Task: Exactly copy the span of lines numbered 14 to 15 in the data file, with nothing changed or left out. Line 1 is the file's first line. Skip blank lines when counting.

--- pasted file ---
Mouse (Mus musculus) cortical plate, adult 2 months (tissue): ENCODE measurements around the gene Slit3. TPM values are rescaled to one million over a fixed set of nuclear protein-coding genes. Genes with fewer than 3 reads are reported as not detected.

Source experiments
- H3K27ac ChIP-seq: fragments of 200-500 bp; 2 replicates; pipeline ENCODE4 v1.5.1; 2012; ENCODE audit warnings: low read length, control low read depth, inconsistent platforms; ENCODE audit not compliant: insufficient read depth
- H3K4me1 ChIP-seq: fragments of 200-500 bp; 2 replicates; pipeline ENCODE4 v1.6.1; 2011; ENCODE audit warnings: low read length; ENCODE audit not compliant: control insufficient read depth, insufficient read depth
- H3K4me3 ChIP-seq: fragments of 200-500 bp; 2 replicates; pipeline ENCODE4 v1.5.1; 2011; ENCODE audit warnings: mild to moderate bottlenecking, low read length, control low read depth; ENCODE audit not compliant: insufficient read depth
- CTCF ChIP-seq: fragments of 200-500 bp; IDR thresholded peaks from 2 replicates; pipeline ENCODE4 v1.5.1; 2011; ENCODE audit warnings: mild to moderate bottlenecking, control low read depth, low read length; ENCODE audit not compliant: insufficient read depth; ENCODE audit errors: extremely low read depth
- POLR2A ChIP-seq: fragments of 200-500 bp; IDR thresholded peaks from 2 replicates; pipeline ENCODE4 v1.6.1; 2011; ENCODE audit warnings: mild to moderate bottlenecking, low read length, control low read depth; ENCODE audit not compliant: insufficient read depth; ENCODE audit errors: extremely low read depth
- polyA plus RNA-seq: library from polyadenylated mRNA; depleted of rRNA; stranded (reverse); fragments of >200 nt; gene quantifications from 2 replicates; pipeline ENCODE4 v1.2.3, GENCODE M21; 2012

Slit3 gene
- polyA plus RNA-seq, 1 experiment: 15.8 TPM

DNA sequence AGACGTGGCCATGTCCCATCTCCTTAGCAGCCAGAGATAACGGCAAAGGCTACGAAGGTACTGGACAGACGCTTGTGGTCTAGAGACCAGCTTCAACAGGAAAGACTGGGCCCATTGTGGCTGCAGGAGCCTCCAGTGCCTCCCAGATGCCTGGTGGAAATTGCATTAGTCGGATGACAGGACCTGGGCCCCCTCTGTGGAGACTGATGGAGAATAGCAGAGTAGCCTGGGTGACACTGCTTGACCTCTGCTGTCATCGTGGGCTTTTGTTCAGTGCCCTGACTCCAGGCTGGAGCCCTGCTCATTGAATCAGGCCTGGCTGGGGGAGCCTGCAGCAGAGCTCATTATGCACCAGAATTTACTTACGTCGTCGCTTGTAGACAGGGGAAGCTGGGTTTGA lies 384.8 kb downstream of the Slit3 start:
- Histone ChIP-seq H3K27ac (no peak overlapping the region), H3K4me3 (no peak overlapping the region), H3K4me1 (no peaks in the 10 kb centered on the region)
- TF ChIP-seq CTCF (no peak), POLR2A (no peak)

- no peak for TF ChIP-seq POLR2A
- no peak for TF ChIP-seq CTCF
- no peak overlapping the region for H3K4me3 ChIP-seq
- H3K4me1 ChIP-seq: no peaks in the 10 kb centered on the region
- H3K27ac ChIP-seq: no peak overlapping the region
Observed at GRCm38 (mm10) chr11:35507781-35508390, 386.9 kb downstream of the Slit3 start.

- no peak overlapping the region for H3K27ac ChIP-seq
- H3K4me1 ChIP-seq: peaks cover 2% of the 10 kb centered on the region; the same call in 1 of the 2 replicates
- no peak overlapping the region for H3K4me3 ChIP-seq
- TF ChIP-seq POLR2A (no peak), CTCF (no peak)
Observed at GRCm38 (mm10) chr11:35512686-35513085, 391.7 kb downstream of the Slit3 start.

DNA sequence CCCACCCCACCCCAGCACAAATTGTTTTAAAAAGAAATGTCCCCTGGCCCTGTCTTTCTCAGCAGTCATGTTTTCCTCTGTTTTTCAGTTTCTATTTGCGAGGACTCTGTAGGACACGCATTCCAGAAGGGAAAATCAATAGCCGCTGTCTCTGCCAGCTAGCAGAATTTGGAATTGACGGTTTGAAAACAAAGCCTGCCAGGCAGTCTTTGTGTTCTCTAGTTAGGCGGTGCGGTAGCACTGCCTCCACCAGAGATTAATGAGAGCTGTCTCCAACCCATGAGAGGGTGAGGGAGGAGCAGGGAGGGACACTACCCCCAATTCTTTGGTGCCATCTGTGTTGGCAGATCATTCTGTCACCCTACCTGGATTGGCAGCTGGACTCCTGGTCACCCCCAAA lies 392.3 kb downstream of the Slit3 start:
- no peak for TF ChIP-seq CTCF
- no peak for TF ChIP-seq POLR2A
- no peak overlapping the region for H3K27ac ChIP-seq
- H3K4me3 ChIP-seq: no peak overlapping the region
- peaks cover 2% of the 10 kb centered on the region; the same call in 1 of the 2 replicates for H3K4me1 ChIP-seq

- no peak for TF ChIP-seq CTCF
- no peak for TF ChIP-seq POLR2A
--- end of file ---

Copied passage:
- no peak for TF ChIP-seq POLR2A
- no peak for TF ChIP-seq CTCF